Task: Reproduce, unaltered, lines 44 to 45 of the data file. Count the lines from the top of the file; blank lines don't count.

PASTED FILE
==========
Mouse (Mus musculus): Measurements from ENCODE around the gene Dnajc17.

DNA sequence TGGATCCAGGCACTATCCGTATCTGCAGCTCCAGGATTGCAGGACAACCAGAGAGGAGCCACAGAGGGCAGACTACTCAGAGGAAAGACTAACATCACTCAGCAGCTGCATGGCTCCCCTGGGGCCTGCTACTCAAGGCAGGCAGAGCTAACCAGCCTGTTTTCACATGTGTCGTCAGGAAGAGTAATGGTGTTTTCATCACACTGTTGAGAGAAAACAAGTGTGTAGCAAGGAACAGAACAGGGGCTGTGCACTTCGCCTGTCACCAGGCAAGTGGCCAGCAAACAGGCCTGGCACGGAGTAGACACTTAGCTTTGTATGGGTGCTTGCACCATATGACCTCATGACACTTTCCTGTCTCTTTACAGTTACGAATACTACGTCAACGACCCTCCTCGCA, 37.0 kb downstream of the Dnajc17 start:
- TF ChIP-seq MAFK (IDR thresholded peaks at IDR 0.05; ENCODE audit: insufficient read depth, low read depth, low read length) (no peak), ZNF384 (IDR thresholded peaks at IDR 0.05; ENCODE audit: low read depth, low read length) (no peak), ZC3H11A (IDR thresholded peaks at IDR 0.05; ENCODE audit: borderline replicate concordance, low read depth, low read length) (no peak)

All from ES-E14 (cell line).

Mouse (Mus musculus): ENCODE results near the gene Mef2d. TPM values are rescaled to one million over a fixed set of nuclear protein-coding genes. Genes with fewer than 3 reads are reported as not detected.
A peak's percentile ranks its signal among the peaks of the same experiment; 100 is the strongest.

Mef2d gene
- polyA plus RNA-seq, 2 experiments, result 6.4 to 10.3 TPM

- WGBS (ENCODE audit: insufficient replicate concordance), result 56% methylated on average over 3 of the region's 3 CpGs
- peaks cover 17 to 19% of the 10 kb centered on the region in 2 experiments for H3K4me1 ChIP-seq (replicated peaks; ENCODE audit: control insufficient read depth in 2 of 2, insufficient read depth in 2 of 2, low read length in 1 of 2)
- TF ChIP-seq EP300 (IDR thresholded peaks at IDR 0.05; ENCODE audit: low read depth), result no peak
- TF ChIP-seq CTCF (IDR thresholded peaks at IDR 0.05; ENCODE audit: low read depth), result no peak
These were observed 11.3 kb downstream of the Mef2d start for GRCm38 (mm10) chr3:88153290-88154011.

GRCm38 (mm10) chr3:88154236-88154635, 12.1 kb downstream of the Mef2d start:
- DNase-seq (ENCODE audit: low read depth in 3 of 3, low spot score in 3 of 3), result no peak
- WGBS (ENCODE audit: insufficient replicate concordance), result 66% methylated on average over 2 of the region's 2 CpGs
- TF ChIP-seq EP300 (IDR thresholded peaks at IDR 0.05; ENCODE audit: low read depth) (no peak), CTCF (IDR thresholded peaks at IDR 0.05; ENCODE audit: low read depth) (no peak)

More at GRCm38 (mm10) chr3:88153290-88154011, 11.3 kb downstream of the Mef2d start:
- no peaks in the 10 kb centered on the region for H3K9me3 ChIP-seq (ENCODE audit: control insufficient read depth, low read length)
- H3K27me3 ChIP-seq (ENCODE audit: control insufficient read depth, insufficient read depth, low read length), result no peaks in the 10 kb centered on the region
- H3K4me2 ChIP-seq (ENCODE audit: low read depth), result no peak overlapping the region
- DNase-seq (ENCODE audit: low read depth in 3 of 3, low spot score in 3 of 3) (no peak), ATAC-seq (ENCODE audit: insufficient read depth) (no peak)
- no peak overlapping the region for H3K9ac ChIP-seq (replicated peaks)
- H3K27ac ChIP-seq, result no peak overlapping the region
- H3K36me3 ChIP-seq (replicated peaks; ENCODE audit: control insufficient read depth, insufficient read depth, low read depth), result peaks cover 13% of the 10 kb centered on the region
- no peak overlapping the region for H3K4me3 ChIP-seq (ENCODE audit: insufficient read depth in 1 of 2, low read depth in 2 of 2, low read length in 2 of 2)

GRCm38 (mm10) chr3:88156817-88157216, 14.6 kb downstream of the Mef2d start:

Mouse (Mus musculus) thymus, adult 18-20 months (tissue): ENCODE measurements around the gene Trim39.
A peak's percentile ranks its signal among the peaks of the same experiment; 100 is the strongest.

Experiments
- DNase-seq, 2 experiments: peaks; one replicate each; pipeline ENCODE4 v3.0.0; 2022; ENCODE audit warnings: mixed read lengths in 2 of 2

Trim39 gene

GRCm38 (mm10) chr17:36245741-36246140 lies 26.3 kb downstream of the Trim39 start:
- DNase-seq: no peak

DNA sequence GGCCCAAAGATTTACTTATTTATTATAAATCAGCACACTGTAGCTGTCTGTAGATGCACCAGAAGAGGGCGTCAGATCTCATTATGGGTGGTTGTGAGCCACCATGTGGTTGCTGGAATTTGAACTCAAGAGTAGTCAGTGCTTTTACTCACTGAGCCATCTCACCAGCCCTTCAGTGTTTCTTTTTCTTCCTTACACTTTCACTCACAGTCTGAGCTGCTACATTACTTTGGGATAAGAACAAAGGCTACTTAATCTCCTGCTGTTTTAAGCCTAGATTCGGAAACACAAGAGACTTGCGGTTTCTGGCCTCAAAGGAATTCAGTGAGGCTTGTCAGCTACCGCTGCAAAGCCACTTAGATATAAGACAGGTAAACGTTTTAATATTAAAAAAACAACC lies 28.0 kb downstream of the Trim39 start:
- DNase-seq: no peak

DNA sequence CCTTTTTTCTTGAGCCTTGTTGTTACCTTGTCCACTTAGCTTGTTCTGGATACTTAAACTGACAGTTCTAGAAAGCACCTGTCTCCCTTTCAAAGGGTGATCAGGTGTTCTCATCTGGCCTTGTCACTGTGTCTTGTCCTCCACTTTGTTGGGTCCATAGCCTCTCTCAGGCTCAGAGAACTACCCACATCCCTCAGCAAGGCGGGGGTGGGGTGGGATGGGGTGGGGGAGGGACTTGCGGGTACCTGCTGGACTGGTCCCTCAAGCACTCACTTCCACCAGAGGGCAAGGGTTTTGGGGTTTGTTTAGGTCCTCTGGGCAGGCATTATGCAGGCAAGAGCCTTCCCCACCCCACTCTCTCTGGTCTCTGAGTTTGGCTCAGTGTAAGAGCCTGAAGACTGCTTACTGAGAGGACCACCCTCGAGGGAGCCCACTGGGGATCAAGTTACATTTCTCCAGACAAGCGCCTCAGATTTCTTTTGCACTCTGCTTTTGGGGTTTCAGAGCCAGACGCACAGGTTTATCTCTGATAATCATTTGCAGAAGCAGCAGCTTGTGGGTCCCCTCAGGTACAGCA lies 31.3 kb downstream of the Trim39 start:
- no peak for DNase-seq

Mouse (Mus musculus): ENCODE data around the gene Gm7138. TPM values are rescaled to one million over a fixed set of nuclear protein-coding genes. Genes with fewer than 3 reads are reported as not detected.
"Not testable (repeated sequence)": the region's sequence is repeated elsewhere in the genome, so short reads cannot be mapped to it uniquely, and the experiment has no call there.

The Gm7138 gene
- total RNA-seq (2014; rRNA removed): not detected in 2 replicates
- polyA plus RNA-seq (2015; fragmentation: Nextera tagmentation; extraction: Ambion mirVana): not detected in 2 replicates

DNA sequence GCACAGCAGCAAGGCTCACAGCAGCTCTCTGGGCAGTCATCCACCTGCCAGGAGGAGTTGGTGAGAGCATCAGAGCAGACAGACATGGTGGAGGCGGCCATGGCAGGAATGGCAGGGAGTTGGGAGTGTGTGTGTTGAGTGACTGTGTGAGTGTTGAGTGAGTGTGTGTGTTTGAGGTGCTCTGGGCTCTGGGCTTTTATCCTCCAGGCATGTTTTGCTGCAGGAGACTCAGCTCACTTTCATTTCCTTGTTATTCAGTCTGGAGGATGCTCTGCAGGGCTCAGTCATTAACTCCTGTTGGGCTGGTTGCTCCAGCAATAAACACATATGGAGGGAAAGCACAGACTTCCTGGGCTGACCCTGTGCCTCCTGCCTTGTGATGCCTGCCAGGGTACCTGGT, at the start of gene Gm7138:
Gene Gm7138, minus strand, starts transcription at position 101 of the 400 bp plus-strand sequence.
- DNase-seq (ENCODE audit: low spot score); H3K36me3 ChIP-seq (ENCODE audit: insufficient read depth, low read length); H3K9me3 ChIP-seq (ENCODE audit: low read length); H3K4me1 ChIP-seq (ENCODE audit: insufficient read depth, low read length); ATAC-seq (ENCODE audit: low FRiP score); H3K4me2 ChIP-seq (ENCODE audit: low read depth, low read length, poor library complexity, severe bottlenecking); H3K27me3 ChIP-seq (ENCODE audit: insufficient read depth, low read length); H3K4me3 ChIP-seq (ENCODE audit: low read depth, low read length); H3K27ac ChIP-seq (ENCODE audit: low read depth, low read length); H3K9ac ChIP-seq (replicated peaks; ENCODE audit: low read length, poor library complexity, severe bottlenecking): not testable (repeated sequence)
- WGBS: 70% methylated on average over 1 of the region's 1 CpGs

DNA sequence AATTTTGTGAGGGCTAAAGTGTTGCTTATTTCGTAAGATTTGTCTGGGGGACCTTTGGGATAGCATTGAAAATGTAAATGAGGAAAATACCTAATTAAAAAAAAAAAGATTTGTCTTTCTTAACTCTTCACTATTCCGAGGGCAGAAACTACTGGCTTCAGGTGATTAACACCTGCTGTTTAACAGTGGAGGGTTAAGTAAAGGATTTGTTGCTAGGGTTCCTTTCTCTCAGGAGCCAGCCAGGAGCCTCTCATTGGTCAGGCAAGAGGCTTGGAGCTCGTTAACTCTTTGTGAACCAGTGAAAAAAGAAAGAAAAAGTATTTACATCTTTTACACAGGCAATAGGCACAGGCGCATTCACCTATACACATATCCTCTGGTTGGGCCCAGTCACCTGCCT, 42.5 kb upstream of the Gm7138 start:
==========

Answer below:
DNA sequence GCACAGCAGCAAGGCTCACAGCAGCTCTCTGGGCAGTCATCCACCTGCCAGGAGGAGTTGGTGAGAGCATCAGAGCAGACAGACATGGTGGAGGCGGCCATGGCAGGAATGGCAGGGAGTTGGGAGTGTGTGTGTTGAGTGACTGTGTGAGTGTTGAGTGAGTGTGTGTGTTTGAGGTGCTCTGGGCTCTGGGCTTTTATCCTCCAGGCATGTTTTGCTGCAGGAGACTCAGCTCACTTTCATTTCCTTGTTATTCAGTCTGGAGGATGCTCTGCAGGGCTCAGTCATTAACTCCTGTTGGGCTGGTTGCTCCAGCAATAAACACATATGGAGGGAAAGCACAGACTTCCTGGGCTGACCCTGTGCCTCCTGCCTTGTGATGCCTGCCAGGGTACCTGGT, at the start of gene Gm7138:
Gene Gm7138, minus strand, starts transcription at position 101 of the 400 bp plus-strand sequence.